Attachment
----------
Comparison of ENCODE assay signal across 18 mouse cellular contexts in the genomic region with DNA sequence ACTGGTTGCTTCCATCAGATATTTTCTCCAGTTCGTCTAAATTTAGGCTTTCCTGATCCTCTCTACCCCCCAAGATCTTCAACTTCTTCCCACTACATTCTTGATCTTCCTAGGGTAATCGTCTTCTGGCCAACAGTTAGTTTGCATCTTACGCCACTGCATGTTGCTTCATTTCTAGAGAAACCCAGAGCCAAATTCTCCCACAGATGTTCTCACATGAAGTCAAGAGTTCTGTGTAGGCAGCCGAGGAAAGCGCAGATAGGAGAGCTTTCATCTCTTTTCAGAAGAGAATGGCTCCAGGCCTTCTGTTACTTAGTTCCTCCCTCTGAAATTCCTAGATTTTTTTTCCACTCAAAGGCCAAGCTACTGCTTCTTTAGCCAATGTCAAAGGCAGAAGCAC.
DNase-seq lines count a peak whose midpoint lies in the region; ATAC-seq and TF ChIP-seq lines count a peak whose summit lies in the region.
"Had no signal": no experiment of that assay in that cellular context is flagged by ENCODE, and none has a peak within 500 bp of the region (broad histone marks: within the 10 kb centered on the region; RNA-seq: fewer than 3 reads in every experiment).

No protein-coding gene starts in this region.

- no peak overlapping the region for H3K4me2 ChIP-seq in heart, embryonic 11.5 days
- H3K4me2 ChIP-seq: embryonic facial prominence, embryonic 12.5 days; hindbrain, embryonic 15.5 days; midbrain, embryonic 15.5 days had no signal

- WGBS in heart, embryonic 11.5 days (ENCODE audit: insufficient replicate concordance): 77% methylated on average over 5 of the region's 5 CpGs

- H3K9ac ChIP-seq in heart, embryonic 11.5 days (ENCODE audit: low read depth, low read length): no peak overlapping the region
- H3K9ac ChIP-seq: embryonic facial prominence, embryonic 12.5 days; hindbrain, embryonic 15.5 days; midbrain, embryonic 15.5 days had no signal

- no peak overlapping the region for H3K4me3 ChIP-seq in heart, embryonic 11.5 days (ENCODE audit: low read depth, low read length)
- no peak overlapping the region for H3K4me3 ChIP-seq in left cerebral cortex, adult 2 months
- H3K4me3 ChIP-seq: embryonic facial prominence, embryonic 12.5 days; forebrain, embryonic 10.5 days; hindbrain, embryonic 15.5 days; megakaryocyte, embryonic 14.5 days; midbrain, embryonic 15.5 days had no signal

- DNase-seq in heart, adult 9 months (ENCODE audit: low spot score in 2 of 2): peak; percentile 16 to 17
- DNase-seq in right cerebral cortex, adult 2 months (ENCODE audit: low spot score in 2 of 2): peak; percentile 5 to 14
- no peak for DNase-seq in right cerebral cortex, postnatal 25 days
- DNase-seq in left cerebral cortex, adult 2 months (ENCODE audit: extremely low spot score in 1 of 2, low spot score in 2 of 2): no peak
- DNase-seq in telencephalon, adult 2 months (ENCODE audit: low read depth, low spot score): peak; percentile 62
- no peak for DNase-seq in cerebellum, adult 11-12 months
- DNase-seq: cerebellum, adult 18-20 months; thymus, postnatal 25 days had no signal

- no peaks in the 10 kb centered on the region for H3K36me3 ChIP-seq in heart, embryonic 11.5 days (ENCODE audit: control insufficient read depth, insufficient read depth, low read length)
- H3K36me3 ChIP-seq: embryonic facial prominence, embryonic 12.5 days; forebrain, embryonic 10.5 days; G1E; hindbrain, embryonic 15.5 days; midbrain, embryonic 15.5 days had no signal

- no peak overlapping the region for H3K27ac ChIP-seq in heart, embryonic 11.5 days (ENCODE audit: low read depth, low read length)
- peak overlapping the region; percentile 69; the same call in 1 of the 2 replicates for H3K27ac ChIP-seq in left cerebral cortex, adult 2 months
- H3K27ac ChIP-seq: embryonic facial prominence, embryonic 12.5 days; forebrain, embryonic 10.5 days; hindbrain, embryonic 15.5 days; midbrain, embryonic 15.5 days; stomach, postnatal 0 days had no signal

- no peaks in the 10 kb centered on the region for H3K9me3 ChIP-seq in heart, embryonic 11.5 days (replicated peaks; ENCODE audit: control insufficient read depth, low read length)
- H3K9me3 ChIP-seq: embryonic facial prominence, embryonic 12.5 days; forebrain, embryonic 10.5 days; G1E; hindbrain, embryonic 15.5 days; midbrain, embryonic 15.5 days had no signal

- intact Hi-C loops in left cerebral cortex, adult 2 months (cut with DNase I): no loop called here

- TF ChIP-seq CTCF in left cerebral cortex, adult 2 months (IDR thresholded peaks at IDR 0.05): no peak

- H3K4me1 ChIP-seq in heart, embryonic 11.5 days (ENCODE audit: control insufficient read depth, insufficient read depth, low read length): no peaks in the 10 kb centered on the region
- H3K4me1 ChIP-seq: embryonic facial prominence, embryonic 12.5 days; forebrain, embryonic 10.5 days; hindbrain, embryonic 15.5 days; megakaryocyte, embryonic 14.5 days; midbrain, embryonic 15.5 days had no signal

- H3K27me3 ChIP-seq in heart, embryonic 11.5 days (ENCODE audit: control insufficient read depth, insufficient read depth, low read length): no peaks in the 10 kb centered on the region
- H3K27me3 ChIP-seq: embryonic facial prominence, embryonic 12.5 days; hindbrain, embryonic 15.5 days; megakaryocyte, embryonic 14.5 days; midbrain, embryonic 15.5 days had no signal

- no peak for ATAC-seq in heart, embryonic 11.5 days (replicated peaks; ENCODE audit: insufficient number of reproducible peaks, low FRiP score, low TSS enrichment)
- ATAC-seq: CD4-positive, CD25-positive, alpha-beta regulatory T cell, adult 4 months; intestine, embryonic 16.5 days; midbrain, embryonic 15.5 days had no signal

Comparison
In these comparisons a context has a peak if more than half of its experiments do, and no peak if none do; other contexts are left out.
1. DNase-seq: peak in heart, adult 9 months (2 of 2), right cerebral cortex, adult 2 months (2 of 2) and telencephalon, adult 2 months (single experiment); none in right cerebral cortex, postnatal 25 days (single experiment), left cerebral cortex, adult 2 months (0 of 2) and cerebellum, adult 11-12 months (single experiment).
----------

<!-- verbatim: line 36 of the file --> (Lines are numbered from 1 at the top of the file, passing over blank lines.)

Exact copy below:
In these comparisons a context has a peak if more than half of its experiments do, and no peak if none do; other contexts are left out.